US4523707 *May 4, 1982Jun 18, 1985Blake Joseph W IiiSurgical stapler
US4533076 *Nov 25, 1981Aug 6, 1985Dennison Manufacturing CompanyDispensing of attachments
US4618086 *Mar 12, 1984Oct 21, 1986American Cyanamid CompanySkin stapler
US4664305 *Jan 14, 1985May 12, 1987Blake Joseph W IiiSurgical stapler
US4789090 *Nov 3, 1986Dec 6, 1988Blake Joseph W IiiSurgical stapler
US7794471Jun 25, 2004Sep 14, 2010Cardica, Inc.Compliant anastomosis system
US8356740 *Feb 5, 2010Jan 22, 2013Cardica, Inc.Controlling compression applied to tissue by surgical tool
US8574246Dec 3, 2004Nov 5, 2013Cardica, Inc.Compliant anastomosis system utilizing suture
DE3118987A1 *May 13, 1981Feb 25, 1982United States Surgical CorpVorrichtung zum einsetzen von chirurgischen klammern mit voneinander unabhaengigen einrichtungen zum vorschieben und ausstossen von klammern
EP0154815A2 *Feb 11, 1985Sep 18, 1985American Cyanamid CompanyImproved skin stapler
EP0154815A3 *Feb 11, 1985Dec 3, 1986American Cyanamid CompanyImproved skin stapler
WO1981001953A1 *Jan 15, 1981Jul 23, 1981Hospital Prod Int PtySurgical stapler
Classifications
U.S. Classification227/109, 227/120, 227/19
International ClassificationA61B17/068, A61B17/11
Cooperative ClassificationA61B17/0684
European ClassificationA61B17/068B2
Legal Events
DateCodeEventDescription
Aug 27, 1984ASAssignment
Owner name: SENMED, INC., 8485 BROADWELL ROAD, CINCINNATI, OHI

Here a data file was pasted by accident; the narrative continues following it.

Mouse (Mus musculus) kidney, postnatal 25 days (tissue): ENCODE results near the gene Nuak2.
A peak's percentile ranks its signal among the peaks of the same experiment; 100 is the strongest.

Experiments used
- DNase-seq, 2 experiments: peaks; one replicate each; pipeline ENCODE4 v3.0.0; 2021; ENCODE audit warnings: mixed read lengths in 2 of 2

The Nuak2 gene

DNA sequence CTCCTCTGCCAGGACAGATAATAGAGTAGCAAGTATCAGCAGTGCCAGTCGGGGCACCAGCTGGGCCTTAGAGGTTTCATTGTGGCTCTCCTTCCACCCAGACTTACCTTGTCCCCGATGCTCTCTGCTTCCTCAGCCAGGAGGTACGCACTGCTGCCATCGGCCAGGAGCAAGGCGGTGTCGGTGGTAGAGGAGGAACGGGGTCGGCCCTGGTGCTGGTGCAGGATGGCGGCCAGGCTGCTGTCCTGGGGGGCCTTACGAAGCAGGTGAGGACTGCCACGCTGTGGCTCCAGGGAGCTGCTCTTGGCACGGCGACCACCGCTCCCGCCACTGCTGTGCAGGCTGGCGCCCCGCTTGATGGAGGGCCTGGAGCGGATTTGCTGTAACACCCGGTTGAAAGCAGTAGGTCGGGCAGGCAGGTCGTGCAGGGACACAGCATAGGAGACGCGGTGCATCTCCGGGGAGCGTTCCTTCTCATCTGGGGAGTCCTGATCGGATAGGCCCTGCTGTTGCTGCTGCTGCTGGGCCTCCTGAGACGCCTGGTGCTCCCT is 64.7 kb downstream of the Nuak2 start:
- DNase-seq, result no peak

Free format text: ASSIGNMENT OF ASSIGNORS INTEREST.;ASSIGNOR:SENCO PRODUCTS, INC., A CORP OF OH;REEL/FRAME:004292/0521
Effective date: 19840823
Mar 28, 1988ASAssignment
Owner name: SENCORP., 8485 BROADWELL ROAD, CINCINNATI, OHIO, 4
Free format text: ASSIGNMENT OF ASSIGNORS INTEREST.;ASSIGNOR:SENMED, INC., (A OH CORP.);REEL/FRAME:004881/0195
Effective date: 19860803
Owner name: SC FINANCIAL INC., A CORP. OF DE.
Free format text: ASSIGNMENT OF ASSIGNORS INTEREST.;ASSIGNOR:SENCORP., A OH CORP.,;REEL/FRAME:004881/0208
Effective date: 19860806
Owner name: ETHICON, INC., A CORP. OF NEW JERSEY
Free format text: ASSIGNMENT OF ASSIGNORS INTEREST.;ASSIGNOR:SC FINANCIAL, INC.,;REEL/FRAME:004881/0221
Effective date: 19861031
Owner name: SENCORP., A CORP. OF OHIO,OHIO
Free format text: ASSIGNMENT OF ASSIGNORS INTEREST;ASSIGNOR:SENMED, INC., (A OH CORP.);REEL/FRAME:004881/0195
Effective date: 19860803